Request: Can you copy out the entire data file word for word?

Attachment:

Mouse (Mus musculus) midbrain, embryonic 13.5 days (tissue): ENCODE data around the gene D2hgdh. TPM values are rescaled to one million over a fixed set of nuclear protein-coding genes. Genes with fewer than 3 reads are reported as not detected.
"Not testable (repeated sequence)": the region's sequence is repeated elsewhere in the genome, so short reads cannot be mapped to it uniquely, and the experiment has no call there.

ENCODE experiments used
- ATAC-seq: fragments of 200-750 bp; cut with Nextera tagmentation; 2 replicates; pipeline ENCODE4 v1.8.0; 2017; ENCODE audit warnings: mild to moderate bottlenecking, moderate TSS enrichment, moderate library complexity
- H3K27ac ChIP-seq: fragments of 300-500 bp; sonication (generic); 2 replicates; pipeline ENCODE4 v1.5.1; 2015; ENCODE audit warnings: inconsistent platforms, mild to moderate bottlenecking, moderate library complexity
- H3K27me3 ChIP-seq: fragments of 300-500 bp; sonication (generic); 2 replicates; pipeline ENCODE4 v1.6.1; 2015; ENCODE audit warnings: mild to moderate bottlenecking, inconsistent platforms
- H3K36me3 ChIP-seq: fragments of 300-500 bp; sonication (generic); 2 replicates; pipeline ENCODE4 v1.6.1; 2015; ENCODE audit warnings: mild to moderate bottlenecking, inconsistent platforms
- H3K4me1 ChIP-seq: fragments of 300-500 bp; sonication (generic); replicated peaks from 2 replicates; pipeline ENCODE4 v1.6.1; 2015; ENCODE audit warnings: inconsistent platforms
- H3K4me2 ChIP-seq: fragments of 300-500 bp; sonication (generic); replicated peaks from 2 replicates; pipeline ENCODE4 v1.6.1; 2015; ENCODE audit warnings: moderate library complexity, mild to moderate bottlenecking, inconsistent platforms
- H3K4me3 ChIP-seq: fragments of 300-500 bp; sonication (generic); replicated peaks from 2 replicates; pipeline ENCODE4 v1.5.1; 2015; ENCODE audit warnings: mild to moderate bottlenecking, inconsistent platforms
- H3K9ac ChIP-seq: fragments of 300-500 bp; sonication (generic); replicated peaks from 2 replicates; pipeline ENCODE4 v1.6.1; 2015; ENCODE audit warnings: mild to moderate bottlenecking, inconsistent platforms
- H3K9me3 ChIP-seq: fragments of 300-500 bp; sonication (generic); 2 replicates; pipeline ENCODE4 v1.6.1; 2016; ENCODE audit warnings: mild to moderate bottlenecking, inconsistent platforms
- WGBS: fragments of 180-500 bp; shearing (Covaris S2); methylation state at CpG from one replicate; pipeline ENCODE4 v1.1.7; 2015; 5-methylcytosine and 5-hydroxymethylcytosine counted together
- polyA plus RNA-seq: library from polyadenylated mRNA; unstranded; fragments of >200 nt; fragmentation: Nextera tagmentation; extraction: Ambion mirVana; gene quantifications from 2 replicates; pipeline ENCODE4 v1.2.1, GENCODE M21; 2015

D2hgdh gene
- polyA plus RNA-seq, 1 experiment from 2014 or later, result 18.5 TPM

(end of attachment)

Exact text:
Mouse (Mus musculus) midbrain, embryonic 13.5 days (tissue): ENCODE data around the gene D2hgdh. TPM values are rescaled to one million over a fixed set of nuclear protein-coding genes. Genes with fewer than 3 reads are reported as not detected.
"Not testable (repeated sequence)": the region's sequence is repeated elsewhere in the genome, so short reads cannot be mapped to it uniquely, and the experiment has no call there.

ENCODE experiments used
- ATAC-seq: fragments of 200-750 bp; cut with Nextera tagmentation; 2 replicates; pipeline ENCODE4 v1.8.0; 2017; ENCODE audit warnings: mild to moderate bottlenecking, moderate TSS enrichment, moderate library complexity
- H3K27ac ChIP-seq: fragments of 300-500 bp; sonication (generic); 2 replicates; pipeline ENCODE4 v1.5.1; 2015; ENCODE audit warnings: inconsistent platforms, mild to moderate bottlenecking, moderate library complexity
- H3K27me3 ChIP-seq: fragments of 300-500 bp; sonication (generic); 2 replicates; pipeline ENCODE4 v1.6.1; 2015; ENCODE audit warnings: mild to moderate bottlenecking, inconsistent platforms
- H3K36me3 ChIP-seq: fragments of 300-500 bp; sonication (generic); 2 replicates; pipeline ENCODE4 v1.6.1; 2015; ENCODE audit warnings: mild to moderate bottlenecking, inconsistent platforms
- H3K4me1 ChIP-seq: fragments of 300-500 bp; sonication (generic); replicated peaks from 2 replicates; pipeline ENCODE4 v1.6.1; 2015; ENCODE audit warnings: inconsistent platforms
- H3K4me2 ChIP-seq: fragments of 300-500 bp; sonication (generic); replicated peaks from 2 replicates; pipeline ENCODE4 v1.6.1; 2015; ENCODE audit warnings: moderate library complexity, mild to moderate bottlenecking, inconsistent platforms
- H3K4me3 ChIP-seq: fragments of 300-500 bp; sonication (generic); replicated peaks from 2 replicates; pipeline ENCODE4 v1.5.1; 2015; ENCODE audit warnings: mild to moderate bottlenecking, inconsistent platforms
- H3K9ac ChIP-seq: fragments of 300-500 bp; sonication (generic); replicated peaks from 2 replicates; pipeline ENCODE4 v1.6.1; 2015; ENCODE audit warnings: mild to moderate bottlenecking, inconsistent platforms
- H3K9me3 ChIP-seq: fragments of 300-500 bp; sonication (generic); 2 replicates; pipeline ENCODE4 v1.6.1; 2016; ENCODE audit warnings: mild to moderate bottlenecking, inconsistent platforms
- WGBS: fragments of 180-500 bp; shearing (Covaris S2); methylation state at CpG from one replicate; pipeline ENCODE4 v1.1.7; 2015; 5-methylcytosine and 5-hydroxymethylcytosine counted together
- polyA plus RNA-seq: library from polyadenylated mRNA; unstranded; fragments of >200 nt; fragmentation: Nextera tagmentation; extraction: Ambion mirVana; gene quantifications from 2 replicates; pipeline ENCODE4 v1.2.1, GENCODE M21; 2015

D2hgdh gene
- polyA plus RNA-seq, 1 experiment from 2014 or later, result 18.5 TPM